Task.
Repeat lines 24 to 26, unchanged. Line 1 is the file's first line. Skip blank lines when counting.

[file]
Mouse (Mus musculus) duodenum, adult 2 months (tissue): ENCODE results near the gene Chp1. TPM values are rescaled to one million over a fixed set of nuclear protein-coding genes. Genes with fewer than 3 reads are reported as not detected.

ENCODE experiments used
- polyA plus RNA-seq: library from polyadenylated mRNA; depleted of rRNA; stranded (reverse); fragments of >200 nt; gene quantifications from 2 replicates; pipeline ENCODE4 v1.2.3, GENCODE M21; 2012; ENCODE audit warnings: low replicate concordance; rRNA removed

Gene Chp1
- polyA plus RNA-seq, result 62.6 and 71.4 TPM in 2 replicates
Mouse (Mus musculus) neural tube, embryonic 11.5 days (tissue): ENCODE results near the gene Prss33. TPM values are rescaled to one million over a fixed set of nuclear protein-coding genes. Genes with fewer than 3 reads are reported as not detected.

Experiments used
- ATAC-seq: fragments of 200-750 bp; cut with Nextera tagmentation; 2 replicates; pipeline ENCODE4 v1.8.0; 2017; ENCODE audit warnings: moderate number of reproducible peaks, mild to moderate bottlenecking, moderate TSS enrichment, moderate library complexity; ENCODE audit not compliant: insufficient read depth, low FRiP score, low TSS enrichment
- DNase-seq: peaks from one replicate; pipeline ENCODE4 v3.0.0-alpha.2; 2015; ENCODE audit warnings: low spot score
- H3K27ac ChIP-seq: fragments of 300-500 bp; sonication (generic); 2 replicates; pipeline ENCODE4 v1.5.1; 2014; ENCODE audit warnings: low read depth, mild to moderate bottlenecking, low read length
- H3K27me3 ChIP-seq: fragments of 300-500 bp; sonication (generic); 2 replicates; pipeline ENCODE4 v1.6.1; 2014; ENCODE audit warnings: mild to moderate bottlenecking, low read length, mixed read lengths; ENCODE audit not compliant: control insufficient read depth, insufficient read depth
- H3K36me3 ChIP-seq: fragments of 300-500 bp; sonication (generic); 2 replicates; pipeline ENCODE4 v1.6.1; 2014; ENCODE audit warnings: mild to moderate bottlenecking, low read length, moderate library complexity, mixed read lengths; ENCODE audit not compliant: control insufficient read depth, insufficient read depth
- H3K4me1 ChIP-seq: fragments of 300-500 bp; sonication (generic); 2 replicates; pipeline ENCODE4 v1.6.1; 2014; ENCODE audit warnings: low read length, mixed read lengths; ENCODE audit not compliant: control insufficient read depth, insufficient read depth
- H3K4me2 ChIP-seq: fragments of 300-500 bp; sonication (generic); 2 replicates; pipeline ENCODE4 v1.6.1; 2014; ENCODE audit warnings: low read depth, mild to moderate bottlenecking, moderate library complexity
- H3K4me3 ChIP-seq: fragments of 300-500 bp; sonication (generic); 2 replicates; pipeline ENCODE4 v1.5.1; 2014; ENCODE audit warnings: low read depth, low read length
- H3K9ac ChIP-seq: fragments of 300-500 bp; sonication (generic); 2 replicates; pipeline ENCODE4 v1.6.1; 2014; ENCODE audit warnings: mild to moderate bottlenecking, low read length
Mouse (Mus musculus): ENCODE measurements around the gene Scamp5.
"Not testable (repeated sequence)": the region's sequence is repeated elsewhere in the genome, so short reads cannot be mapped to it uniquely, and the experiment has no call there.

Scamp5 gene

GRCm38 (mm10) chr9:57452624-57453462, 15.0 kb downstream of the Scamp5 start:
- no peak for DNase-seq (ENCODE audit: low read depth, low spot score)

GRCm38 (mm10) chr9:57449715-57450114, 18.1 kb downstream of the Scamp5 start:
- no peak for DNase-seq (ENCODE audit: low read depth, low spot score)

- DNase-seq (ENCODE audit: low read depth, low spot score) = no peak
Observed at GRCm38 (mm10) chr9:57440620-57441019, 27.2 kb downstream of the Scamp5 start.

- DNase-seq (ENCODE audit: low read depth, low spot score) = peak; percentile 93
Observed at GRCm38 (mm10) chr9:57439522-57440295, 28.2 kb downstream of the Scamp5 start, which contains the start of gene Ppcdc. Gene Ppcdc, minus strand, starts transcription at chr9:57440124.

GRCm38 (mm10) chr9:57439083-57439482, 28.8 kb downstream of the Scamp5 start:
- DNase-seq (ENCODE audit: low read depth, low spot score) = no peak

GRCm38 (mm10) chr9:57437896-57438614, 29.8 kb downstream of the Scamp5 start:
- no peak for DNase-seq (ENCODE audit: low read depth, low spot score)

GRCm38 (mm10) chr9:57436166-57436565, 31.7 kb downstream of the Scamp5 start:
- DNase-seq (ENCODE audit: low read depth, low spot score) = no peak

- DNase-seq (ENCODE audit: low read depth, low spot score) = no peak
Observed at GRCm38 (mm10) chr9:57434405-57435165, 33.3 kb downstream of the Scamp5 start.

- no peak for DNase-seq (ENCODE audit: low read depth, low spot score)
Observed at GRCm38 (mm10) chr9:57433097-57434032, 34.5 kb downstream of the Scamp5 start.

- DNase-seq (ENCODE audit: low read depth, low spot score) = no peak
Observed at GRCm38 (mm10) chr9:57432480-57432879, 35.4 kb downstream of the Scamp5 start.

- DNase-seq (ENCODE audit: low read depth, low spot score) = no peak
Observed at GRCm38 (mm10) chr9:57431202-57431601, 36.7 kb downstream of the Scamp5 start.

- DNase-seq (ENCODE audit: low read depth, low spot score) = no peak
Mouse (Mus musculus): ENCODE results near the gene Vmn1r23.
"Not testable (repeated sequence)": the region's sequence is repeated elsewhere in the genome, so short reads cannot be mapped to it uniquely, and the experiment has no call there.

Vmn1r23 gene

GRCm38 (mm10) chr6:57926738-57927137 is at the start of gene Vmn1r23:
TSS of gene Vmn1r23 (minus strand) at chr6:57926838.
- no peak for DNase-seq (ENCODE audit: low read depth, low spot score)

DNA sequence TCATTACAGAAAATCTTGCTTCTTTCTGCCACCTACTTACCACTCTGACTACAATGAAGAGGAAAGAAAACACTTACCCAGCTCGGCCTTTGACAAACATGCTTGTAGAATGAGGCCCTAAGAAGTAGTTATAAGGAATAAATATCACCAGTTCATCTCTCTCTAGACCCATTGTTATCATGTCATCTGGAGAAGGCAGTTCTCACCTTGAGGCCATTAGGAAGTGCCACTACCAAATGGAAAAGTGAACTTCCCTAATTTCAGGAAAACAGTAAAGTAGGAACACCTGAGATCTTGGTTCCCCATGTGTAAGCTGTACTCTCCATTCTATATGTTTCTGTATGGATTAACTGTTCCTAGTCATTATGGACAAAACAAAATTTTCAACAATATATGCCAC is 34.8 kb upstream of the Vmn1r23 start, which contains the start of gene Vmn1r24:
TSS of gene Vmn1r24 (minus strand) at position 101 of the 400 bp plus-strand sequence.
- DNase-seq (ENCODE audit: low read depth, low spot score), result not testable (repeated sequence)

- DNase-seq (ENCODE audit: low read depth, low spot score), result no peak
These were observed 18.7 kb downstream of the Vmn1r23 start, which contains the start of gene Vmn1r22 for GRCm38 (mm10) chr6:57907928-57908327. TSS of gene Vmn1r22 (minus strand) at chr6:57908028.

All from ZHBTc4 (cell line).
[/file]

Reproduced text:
- DNase-seq (ENCODE audit: low read depth, low spot score) = no peak
Observed at GRCm38 (mm10) chr9:57440620-57441019, 27.2 kb downstream of the Scamp5 start.

- DNase-seq (ENCODE audit: low read depth, low spot score) = peak; percentile 93